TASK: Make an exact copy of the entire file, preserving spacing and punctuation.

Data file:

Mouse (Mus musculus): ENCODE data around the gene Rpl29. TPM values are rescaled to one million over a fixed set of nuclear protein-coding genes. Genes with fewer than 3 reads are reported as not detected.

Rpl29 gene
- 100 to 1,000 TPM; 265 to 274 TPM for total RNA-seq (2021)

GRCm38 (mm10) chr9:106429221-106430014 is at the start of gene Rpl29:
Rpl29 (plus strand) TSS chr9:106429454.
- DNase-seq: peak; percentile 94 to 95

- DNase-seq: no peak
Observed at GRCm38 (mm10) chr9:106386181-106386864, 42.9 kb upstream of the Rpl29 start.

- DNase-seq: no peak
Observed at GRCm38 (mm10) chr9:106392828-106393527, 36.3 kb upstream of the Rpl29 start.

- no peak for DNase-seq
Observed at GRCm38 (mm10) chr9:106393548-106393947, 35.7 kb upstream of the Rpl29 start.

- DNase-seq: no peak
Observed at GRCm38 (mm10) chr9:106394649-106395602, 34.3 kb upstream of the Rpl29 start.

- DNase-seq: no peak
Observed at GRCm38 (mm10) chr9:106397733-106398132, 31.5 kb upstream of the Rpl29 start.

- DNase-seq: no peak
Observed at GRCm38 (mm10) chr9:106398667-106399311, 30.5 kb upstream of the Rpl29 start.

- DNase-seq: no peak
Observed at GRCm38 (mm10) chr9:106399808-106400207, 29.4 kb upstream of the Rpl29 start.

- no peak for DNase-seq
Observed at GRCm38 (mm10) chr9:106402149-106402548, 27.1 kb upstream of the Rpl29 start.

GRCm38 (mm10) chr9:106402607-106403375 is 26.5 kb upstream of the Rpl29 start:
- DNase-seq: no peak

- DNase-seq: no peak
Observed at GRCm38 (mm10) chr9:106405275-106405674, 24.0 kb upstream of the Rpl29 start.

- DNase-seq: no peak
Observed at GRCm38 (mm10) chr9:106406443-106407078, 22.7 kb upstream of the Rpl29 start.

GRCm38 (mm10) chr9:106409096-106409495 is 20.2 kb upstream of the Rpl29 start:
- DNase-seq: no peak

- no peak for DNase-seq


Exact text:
Mouse (Mus musculus): ENCODE data around the gene Rpl29. TPM values are rescaled to one million over a fixed set of nuclear protein-coding genes. Genes with fewer than 3 reads are reported as not detected.

Rpl29 gene
- 100 to 1,000 TPM; 265 to 274 TPM for total RNA-seq (2021)

GRCm38 (mm10) chr9:106429221-106430014 is at the start of gene Rpl29:
Rpl29 (plus strand) TSS chr9:106429454.
- DNase-seq: peak; percentile 94 to 95

- DNase-seq: no peak
Observed at GRCm38 (mm10) chr9:106386181-106386864, 42.9 kb upstream of the Rpl29 start.

- DNase-seq: no peak
Observed at GRCm38 (mm10) chr9:106392828-106393527, 36.3 kb upstream of the Rpl29 start.

- no peak for DNase-seq
Observed at GRCm38 (mm10) chr9:106393548-106393947, 35.7 kb upstream of the Rpl29 start.

- DNase-seq: no peak
Observed at GRCm38 (mm10) chr9:106394649-106395602, 34.3 kb upstream of the Rpl29 start.

- DNase-seq: no peak
Observed at GRCm38 (mm10) chr9:106397733-106398132, 31.5 kb upstream of the Rpl29 start.

- DNase-seq: no peak
Observed at GRCm38 (mm10) chr9:106398667-106399311, 30.5 kb upstream of the Rpl29 start.

- DNase-seq: no peak
Observed at GRCm38 (mm10) chr9:106399808-106400207, 29.4 kb upstream of the Rpl29 start.

- no peak for DNase-seq
Observed at GRCm38 (mm10) chr9:106402149-106402548, 27.1 kb upstream of the Rpl29 start.

GRCm38 (mm10) chr9:106402607-106403375 is 26.5 kb upstream of the Rpl29 start:
- DNase-seq: no peak

- DNase-seq: no peak
Observed at GRCm38 (mm10) chr9:106405275-106405674, 24.0 kb upstream of the Rpl29 start.

- DNase-seq: no peak
Observed at GRCm38 (mm10) chr9:106406443-106407078, 22.7 kb upstream of the Rpl29 start.

GRCm38 (mm10) chr9:106409096-106409495 is 20.2 kb upstream of the Rpl29 start:
- DNase-seq: no peak

- no peak for DNase-seq